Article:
In contrast, this boom is powered not by investment, but by consumer spending, and — barring a virus-driven retreat — prospects are good, Butler said. “There is still a lot more to go. I’m like a broken record, but we have a lot of jobs we need to fill.”
To fill those jobs, companies that need workers are scrambling and the competition for employees has spurred offers of better benefits, more flexibility and higher wages.
Starting pay pre-pandemic at the Cargill plant in Newnan was $15 an hour, Butler said. “I drove by a billboard the other day on I-85 that said it’s $19 now. And that’s with no degree. Just walk in.”
Tech skills are also in demand, especially software engineers, said Frank Green, president of ExecuSource, an Atlanta-based executive search company.
“If you are a ‘Dot Net’ developer, you could get three, four, five job offers in a week,” he said.
In the first months of the economic recovery, many people stayed on the sidelines and did not seek work. At the time, some took advantage of government jobless benefits, which were at their most generous. But even as those faded, some people were needed for child care, some decided to live off a partner’s income and some were either disabled by COVID-19 or afraid of catching it.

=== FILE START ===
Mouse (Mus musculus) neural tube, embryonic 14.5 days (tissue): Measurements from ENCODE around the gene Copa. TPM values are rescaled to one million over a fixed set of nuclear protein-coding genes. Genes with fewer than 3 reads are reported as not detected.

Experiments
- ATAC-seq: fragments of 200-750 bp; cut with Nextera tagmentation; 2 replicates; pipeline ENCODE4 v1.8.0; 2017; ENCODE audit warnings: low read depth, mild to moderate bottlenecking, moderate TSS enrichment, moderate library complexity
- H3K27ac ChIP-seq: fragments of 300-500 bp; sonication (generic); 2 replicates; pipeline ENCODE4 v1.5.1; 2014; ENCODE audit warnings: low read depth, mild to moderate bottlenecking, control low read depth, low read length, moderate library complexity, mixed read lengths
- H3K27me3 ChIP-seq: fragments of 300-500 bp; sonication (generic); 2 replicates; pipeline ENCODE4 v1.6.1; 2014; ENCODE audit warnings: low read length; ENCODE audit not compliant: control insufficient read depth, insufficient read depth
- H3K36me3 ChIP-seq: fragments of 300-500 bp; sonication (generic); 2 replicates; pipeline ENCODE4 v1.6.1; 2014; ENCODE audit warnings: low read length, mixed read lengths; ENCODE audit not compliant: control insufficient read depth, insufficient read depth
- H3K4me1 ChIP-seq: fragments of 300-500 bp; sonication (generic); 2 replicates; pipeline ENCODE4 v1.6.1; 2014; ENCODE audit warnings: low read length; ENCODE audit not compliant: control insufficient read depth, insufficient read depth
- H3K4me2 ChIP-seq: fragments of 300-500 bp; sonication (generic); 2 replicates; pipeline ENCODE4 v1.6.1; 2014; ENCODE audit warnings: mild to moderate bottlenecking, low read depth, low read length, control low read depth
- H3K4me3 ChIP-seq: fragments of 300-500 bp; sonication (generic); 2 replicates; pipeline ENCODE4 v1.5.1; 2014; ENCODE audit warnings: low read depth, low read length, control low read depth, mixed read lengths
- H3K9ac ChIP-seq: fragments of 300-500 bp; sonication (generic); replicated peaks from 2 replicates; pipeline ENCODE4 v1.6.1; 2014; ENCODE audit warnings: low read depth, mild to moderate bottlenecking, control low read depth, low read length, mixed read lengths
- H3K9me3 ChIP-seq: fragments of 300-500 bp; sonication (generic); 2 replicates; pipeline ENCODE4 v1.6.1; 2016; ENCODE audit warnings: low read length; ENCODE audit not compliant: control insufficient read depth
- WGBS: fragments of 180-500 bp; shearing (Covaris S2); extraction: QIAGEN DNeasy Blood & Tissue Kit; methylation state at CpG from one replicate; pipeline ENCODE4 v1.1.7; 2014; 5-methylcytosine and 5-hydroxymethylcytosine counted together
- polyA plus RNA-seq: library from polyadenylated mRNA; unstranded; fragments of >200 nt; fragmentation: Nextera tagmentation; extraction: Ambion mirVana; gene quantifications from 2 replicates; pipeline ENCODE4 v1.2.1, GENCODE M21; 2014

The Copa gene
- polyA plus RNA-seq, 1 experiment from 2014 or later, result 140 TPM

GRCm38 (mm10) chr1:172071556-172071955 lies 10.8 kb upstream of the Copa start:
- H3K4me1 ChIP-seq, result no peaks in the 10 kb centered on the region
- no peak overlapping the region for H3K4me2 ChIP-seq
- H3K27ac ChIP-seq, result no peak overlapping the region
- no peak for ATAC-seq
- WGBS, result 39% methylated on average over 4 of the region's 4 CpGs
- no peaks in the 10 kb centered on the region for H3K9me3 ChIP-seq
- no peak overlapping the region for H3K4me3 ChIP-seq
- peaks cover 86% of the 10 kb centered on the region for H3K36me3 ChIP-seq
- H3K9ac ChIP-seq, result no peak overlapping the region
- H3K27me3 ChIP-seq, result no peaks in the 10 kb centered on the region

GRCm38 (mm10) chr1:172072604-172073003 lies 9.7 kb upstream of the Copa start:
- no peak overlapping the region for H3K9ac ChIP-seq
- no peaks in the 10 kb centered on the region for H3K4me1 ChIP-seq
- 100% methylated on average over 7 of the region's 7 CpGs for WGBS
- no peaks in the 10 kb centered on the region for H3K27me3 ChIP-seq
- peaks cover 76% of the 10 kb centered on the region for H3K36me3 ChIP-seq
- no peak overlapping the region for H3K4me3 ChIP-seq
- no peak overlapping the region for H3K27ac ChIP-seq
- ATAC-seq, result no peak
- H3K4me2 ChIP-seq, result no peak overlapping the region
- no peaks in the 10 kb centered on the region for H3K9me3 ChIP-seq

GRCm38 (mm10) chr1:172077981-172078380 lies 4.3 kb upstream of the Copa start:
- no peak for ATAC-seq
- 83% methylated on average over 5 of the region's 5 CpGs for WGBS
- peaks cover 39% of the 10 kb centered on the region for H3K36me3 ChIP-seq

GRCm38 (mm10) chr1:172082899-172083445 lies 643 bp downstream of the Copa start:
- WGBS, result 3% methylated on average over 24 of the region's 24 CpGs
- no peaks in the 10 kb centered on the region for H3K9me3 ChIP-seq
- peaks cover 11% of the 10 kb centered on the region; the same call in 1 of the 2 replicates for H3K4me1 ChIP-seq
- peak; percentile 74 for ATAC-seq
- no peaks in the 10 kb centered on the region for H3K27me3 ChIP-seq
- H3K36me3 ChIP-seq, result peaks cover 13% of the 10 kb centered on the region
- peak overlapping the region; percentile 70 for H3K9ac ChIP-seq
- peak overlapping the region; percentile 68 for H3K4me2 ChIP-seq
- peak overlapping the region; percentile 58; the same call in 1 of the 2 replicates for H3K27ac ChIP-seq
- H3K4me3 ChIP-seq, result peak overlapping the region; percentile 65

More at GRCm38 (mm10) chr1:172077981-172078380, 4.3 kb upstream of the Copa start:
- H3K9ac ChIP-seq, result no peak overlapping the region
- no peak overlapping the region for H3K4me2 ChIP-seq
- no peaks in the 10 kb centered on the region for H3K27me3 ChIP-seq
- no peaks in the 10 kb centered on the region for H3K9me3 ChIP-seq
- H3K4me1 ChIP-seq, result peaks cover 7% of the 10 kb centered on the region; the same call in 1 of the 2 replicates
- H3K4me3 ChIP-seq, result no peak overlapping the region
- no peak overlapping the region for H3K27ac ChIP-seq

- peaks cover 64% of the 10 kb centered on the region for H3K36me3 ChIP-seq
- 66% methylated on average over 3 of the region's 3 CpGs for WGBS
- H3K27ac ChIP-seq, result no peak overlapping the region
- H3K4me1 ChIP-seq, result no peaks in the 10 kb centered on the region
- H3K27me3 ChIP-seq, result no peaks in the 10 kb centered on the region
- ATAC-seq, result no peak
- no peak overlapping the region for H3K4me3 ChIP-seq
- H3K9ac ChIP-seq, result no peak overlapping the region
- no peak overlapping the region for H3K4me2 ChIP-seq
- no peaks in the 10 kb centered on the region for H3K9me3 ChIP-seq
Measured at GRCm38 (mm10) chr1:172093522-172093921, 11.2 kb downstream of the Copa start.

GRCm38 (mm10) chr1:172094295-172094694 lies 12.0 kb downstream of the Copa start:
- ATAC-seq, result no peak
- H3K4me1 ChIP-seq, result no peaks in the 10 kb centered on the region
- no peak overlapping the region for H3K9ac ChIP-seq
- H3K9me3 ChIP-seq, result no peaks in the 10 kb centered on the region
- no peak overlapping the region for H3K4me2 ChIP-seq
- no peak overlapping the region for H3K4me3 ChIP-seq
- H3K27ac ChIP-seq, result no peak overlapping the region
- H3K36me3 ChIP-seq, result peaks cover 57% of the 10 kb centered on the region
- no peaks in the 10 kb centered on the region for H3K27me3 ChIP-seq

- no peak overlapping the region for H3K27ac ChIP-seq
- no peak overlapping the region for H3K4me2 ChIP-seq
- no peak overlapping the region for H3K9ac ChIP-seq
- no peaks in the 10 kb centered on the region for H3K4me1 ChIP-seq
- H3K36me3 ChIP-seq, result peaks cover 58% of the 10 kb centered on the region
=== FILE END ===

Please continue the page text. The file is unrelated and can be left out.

Recent research indicates the biggest component leaving the workforce might be early retirements, but that choice is not always permanent, according to labor economist Ian Schmutte of the University of Georgia.
“I do think the number of retirements is significant,” he said. “And it is possible that as wages go up and people get used to the way thing are, that some of those people will come back out of retirement.”
As it has been since March 2020, COVID-19 remains cause for uncertainty, most recently in the sudden spread of the omicron variant. Some initial studies suggest omicron infections are milder than earlier versions despite appearing to be more contagious, but health authorities caution much is still not known, and the sharp rise in cases has prompted some business closures.
November data was collected before any impact of omicron.
Since the depths of the pandemic-triggered shutdowns, metro Atlanta has regained 376,600 jobs, and is just 4,900 jobs shy of its level in February 2020.
The region accounts for 67% of the state’s gains since the first months of the pandemic. Last month, Atlanta represented 61% of the jobs, based on data that had not been adjusted for seasonal trends.
Metro Atlanta unemployment rate*
Lowest, pre-pandemic: 2.6%, (Dec. 2000)
Highest, pre-pandemic: 11.1% (June, 2009)
Highest, during pandemic: 12.6% (April, 2000)
Recent: 2.2% (November, 2021)
Metro Atlanta job growth
November, 2021: 26,900
Average November, 2001 to 2019: 14,200
Since Feb. 2020: -4,900
Since April 2020: 376,600
Most jobs added, November
Transportation and Warehousing: 6,900
Accommodation and Food Services: 4,200
Wholesale Trade: 1,700
Professional, Scientific, and Technical Services: 1,400
Health Care and Social Assistance: 1,000
*Rate includes only those actively seeking a job
Sources: Bureau of Labor Statistics, Georgia Department of Labor